"Darnell Dockett, Laveranues Coles, Javon Walker, Anquan Boldin, Chris Hope were good in college, but when they got to the pros they blew up. I think it has a little bit to do with the scheme that’s played. I know for me, particularly, I don’t think that my abilities were used in blitzing and in pass downs. I was 6-foot-2 and 215 pounds and could run a little bit, I would like to have blitzed. My assignment on the field didn’t call for that. I also didn’t cover tight ends that much. I was covering slot receivers. It’s about your abilities and how they’re used."
Who knows whether FSU's coaching staff will be in Tallahassee next year or not? Should the current assistants stick around, they can count on having to defend themselves from those comments when they hit the recruiting trail in January.
Tuesday, October 27, 2009
Fifteen quarterbacks were named as semifinalists for the Davey O'Brien Award, which goes to the country's best quarterback. Tim Tebow made the list, the only SEC QB to do so. Something is wrong when the SEC can't muster enough quality QB play to do better on this list than the MAC or MWC. The last two years no one has emerged as another high quality college quarterback except for Jevan Snead for a few weeks last year. Not appearing on the list: FSU's Christian Ponder, which is unfortunate because his individual performance on a bad team certainly merits it. Since none of the SEC quarterbacks but Tebow have stood out enough to make the final 15 for their award, it shouldn't surprise anyone too much that only AJ Green made the cut as one of the ten Biletnikoff semifinalists for the top receiver award. Guys from Bowling Green, San Diego State and Syracuse all apparently are doing as well at WR as the whole SEC.
The Knight Commission, now in its 20th year of refusing to acknowledge reality when it comes to college athletics (although I think technically they have a different mission statement), is concerned schools are spending too much on sports. No kidding, guys. Welcome to the 2000s. The system of college sports is a goofy one that's evolved over time. No one in their right mind would propose something like it if it didn't already exist. It does though, and there's huge interest from fanbases that only grows each year. All this lofty talk from the Knight Commission about cutting costs sounds really nice, but what's going to happen when one of the commission members has a coach who wins an unexpected conference title and bowl game? Will they pay market value to keep them, or smile and wish them well if they ask for more than the school president's salary? You know the answer, so do I, and so do they. It sure feels good to talk about getting serious about reining in athletics, though! Especially in Miami as opposed to say, a Chicago airport Fairfield Inn - that tropical climate really clears the head!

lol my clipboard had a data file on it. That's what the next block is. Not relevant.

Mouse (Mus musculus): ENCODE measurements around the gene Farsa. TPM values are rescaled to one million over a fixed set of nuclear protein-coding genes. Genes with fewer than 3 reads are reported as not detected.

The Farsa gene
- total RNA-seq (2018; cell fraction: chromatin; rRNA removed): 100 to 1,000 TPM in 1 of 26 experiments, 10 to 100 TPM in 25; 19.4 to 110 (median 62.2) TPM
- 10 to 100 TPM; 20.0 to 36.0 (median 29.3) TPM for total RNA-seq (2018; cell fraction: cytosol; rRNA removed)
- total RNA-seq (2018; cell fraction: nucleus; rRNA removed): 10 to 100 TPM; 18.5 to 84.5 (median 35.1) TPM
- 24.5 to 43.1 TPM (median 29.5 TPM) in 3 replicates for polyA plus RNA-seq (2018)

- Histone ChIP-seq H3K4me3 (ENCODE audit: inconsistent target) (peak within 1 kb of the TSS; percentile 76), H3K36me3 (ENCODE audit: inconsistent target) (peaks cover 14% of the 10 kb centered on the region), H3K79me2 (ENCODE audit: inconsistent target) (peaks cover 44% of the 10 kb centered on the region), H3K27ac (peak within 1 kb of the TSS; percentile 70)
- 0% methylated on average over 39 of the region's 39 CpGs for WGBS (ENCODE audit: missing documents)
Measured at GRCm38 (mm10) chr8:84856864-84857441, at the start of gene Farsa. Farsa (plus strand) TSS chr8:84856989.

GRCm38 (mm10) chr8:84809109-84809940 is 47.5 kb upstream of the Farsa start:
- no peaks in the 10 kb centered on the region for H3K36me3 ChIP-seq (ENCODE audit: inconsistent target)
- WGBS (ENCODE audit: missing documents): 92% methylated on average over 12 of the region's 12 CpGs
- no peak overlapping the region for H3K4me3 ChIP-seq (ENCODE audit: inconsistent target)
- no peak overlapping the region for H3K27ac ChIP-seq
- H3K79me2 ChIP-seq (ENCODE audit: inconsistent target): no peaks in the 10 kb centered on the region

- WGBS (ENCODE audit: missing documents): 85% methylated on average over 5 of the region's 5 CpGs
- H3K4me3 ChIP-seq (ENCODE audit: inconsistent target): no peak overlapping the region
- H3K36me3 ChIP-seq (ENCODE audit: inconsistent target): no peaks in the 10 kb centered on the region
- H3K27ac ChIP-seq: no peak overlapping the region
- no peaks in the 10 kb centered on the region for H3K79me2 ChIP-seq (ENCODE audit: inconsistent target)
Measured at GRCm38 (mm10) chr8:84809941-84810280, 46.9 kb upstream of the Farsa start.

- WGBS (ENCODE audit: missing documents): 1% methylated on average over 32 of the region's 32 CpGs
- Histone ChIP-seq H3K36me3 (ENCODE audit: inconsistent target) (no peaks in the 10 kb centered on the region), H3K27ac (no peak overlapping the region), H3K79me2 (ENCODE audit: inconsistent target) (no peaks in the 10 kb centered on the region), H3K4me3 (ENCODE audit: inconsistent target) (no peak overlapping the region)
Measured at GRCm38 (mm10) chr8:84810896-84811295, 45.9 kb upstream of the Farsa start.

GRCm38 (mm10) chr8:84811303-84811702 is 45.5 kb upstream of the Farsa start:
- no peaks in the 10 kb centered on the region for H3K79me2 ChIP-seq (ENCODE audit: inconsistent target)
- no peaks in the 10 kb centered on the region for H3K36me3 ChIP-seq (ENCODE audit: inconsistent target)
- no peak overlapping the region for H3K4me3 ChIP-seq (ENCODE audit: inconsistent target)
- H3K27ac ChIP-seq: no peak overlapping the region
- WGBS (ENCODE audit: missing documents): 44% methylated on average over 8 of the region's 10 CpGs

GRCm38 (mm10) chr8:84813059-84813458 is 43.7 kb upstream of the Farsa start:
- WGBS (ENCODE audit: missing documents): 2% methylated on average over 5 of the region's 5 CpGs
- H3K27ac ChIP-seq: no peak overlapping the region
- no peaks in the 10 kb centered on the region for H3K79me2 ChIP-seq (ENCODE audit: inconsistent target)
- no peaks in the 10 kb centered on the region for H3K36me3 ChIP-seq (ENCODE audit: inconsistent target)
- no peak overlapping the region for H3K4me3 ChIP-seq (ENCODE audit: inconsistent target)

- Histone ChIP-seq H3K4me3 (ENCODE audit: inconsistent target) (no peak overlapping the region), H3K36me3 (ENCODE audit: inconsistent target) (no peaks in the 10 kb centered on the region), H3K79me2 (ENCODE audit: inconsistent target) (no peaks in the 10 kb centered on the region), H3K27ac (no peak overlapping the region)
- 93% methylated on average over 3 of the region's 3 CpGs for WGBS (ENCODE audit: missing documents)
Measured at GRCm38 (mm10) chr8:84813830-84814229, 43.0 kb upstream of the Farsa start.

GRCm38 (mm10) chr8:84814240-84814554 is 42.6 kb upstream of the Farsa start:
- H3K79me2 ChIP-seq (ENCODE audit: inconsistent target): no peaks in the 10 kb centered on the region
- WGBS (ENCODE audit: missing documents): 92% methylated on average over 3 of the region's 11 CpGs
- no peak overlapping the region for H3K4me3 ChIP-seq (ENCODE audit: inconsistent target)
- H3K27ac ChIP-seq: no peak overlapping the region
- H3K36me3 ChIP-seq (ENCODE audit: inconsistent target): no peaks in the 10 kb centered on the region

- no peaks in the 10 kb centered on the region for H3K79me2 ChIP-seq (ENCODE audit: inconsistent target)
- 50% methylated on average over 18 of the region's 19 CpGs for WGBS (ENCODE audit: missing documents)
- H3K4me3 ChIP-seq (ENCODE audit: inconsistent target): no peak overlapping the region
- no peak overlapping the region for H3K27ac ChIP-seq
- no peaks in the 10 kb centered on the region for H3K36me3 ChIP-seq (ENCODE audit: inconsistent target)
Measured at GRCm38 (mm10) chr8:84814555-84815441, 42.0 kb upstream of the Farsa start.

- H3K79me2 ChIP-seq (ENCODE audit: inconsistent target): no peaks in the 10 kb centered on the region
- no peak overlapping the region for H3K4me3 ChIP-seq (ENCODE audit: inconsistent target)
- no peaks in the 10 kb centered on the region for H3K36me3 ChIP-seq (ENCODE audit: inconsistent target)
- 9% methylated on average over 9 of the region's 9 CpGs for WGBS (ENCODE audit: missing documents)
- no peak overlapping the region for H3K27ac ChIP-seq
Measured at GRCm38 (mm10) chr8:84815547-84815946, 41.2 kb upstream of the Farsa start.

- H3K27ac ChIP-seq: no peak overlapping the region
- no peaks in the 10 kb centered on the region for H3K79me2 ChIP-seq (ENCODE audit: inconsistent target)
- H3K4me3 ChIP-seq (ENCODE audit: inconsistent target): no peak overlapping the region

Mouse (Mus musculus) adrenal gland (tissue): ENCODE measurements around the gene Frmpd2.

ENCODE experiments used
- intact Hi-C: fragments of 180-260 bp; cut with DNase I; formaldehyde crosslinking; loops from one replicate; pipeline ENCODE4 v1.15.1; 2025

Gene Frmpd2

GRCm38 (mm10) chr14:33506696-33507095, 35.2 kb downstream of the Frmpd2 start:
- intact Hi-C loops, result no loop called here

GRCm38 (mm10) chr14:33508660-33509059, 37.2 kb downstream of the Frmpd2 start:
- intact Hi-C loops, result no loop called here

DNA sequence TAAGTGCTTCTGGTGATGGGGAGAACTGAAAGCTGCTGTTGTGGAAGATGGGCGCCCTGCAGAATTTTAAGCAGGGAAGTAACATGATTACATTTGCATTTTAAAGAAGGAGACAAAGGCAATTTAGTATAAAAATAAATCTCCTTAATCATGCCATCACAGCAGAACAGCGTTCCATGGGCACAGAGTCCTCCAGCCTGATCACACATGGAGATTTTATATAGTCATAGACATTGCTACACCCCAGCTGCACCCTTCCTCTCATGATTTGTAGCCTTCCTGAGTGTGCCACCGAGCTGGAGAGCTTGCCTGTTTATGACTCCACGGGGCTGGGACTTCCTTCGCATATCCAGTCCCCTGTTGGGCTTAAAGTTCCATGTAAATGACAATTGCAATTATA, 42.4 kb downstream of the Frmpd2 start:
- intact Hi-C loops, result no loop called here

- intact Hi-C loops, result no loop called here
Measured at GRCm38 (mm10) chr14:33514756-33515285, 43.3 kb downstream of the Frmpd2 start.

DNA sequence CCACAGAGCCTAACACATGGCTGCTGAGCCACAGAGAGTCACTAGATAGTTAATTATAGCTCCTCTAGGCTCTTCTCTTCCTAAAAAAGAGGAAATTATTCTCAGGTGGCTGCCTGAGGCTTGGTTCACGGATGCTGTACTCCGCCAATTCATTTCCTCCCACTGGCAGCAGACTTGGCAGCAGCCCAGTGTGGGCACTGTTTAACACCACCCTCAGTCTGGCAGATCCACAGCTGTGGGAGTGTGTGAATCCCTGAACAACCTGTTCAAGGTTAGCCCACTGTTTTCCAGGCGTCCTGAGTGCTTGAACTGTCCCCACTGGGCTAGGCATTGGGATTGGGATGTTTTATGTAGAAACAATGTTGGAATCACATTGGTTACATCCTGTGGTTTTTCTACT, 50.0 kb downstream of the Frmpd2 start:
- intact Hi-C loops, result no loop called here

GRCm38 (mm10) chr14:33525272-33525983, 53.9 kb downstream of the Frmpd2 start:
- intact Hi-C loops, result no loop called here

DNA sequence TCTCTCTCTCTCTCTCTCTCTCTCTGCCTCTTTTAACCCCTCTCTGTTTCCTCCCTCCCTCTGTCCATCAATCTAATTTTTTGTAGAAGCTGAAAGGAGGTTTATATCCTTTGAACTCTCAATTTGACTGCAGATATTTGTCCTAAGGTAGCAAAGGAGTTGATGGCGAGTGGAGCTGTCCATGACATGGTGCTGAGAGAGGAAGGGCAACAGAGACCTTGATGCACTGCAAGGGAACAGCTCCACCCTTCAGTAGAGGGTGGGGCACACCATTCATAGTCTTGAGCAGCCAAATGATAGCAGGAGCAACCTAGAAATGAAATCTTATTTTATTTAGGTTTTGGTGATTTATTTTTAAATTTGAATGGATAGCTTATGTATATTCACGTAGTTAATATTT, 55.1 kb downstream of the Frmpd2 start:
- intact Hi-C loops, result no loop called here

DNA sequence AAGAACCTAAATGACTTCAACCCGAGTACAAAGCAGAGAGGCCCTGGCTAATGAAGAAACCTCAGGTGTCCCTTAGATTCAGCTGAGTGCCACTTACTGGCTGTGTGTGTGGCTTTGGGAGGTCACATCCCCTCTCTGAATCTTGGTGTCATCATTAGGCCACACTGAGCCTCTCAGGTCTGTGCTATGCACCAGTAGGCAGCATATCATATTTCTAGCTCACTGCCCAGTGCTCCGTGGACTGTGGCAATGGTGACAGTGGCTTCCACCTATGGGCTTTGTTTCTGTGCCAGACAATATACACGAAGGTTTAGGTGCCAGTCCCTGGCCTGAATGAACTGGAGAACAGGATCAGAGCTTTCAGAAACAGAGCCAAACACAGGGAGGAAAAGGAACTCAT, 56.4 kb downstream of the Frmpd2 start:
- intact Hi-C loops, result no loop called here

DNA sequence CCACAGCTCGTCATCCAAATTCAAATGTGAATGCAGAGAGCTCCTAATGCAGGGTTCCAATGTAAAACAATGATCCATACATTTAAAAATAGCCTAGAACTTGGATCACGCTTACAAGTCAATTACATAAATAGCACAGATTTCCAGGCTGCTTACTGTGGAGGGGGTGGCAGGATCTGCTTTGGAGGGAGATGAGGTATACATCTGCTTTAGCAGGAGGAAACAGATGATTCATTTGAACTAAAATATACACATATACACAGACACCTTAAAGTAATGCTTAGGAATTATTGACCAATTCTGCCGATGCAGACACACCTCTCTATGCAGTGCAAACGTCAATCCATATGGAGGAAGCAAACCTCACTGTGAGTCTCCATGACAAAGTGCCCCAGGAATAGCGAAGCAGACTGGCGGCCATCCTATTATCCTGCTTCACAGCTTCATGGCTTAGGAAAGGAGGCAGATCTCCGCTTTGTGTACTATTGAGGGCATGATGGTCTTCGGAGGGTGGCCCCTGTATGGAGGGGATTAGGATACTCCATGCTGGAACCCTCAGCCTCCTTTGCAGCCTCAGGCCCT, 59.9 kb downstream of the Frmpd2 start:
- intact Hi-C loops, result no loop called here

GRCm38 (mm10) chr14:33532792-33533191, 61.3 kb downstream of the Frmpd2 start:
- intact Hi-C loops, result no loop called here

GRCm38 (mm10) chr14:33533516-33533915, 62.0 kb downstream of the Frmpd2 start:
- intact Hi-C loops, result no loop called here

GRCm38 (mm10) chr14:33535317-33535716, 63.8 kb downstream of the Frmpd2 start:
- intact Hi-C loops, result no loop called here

One of the weirder scores from the recent college football weekend was Texas A&M dominating Texas Tech. Mike Leach, coach of Texas Tech, feels he knows part of the reason his players weren't mentally sharp for that game: their fat little girlfriends. Presumably most of the players were dating these same girls the week before when Tech thumped Nebraska, but apparently they became dumber about football in the ensuing week. Leach discusses more interesting and daring things than any other college football coach, but this was not smart.
Monday, October 26, 2009
1.your offense is already somewhat limited in its effectiveness
2. the guy on the other sideline knows all your tendencies
3. you're using different signals than usual because of him as well
4. it's a night game in a stadium filled with clanging cowbells
those things tend to lead to a less than ideal performance. One thing that does stand out to me is Tim Tebow not talking to the media. People seem to forget that Tebow has struggled before. He got to a pretty crappy start to last season, and it wasn't until late in the Arkansas game after a particularly irritating interception when he snapped out of it. I suspect you will see him do that this week in a big way. Having some defenders get healthy will help UF as well.
Lane Kiffin's arrogance and ignorance continue to make for a heady brew. Now he's singing the "officials are conspiring against me" song to explain what happened at the end of Tennessee's loss to Alabama. Kiffin foolishly chose to run the clock down and settle for a 44 yard field goal try by a kicker who'd already had one blocked and missed another short from 47. With half a minute to go Kiffin's team could have attempted to get it closer and have an easier kick, but he now claims he was worried refs would call a phantom flag on his team if they did so. Simply put, he is claiming SEC officials were looking to fix the game for Alabama and he should be hammered for it by the conference. Kiffin's also complaining about not getting a chance to rekick after a 15 yard penalty since Terrence Cody of Alabama took his helmet off to celebrate the game saving blocked field goal while the ball was still live. Unfortunately for Lane the rules don't work that way, but it's already been established pretty well that he doesn't know what they are.
The fun just keeps on coming for ESPN lately. The Steve Phillips saga has ended as it was obviously going to, with him being officially fired by the network yesterday and heading to a treatment facility for unspecified personal issues. Now the network's PR can deal with whatever fires Bob Griese started with his comment that NASCAR driver Juan Pablo Montoya was "out eating a taco" when his name came up during the Minnesota-Ohio State game. Maybe Bob can team up with Joe Buck on his show for some hilarious HBO comedy antics.